Thursday, 12 November 2009

Yeoor Hills Drivethrough Part 2

Continued from Part 1

Part Two - Night of Debauchery

And so, at 10. P.M, we wait outside what is now our favourite brain restaurant (for two of us at least) , picking each other's brains for a while, whiling the time away. I hit upon the idea of visiting the large park behind Mindspace, so off we go again. It seems like we're travelling in circles tonight.

Unfortunately, the park is closed at this time. It even has two security guards. For what, I wonder? For the park? Are they afraid of someone stealing the grass? Or doing stuff on the grass? Or doing grass? But then, if there are guards, why not let people in?

We wait there for a while until the mosquitoes announce their presence. Mistake number two of mine is forgetting the odomos. At 11.00, we soon get fed up and decide to leave, hitting a bar midway to buy water *gasp* and ending up at a Gokul. Our final angry threat call to the more-than-fashionably late group member number 4 has her abandoning a family reunion in haste and meeting us here.

She has two other people joining us, she tells us, and we decide to meet them at the JVLR flyover. Before they arrive, she asks us to be nice. We promise her of our neutrality in the event of a bike breakdown on their part, followed by a leopard attack. That's about as much as we can do. 

They arrive, with a lose brake part, which they stitch up with tape. I like them already. We ride to Thane, the only uneventful occurrence being that every person we ask for Yeoor hills has a different pronunciation for the word Yeoor. There's 'Ye-oor', 'Ye-oar', Yay-oor', 'Yay-oar' & 'Your', among other weird delicious sounds. 

We finally take a turning that slopes upward, through a dark curving road lined with forest on both sides. The forest looks like typical SGNP territory. But it's higher up, and we catch glimpses of the midnight city lights below us through the trees. It's cool here at this speed and time. Weaker members of the human race might need the comfort of a light jacket here.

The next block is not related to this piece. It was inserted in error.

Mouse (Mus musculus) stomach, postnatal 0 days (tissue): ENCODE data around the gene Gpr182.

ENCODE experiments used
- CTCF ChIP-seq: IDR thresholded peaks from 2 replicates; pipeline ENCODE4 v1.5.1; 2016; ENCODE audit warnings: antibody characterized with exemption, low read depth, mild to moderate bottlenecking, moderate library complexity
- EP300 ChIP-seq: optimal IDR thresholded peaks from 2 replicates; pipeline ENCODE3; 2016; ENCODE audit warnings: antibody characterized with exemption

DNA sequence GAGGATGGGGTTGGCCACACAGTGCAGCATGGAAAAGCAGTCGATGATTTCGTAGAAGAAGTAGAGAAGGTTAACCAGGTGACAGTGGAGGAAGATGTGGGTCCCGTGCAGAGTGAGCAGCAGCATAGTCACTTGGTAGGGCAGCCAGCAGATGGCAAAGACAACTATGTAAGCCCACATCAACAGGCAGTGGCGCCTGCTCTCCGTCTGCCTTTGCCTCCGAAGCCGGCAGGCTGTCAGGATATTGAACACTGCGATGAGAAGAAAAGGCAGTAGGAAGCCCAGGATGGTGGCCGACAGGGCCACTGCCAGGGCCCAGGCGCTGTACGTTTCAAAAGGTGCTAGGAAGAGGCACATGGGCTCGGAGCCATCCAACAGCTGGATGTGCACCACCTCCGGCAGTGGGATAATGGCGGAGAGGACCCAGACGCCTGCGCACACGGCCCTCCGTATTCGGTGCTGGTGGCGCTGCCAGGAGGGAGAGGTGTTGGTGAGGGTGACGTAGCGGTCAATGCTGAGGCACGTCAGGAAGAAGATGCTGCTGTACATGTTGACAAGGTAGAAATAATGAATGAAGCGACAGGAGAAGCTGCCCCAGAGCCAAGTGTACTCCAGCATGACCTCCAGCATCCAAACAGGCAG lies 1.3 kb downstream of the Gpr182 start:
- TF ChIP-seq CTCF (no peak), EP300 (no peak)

We come to a little village in the forest, and a little after, restaurants and places to stay. All through our journey, we can see other bikers leaving for the night. We've just arrived. We come to a main junction with two turns. We take the left one, for one of our two new companions has been here before. We are in the dark forest again pretty soon, with only occasional lights from  the occasional buildings at the sides of the road. 

And then the lights & asphalt end, and a dirt road begins, narrow but wide enough for a bike. A car would have a hard time squeezing through here. And it's seriously off-road, a rocky sloping winding path with huge rocks everywhere. Still, we take the bikes down, risking punctures, until we come to a nullah criss-crossing our path, where we break and look around.

It's beautiful, and haunted. No lights here at all, except from our bikes. We feel eyes upon us. Who knows what mysterious creatures they belong to? We take pics, and double back to asphalt soon after, then more pics and more doubling back to the main junction, where we take the right turn this time for a place to eat, all the other culinary establishments on the way having closed. It's 1.00 A.M.

We find one restaurant/bar that's open and we get a nice cosy little eating room all to ourselves. We get comfortable, chatting for the next two hours. I watch the others eat and drink. Our two new acquaintances work at the airport, and they have interesting stories to speak of. We discuss a possible affiliation with reference to video footage of said stories, which will prove to be of financial merit to us both.

One of our new friends has a lot of personal stories to tell us - true stories involving gangsters, prostitutes & life in the city. At one point nothing surprises me anymore, but I guess that's just the sleep deprivation talking. 

We leave after 3.00 A.M, travelling to Borivli via Ghodbunder, where we face our final adventure of the night, for there's a huge truck jam on the highway. Somewhere near the toll booth half a kilometer in front of us, there is a slow truck on the left lane, and another slow truck on the right trying to overtake it. Add the other numerous lumbering meandering 18 wheeler giants behind them and you have a colossal pile up. We'd have been stuck here indefinitely if it weren't for the fact that we're on bikes. It's scary, the sight of all these massive load carrying machines, and us weaving in and out between them. Unnerving. Quite an experience.

I get home at 5.00 A.M. NS pens down his experience of the trip the next day. Read it here, with photos.

Do you have any interesting adventures at Yeoor that you'd like to share with us? Please do so in the comments section.


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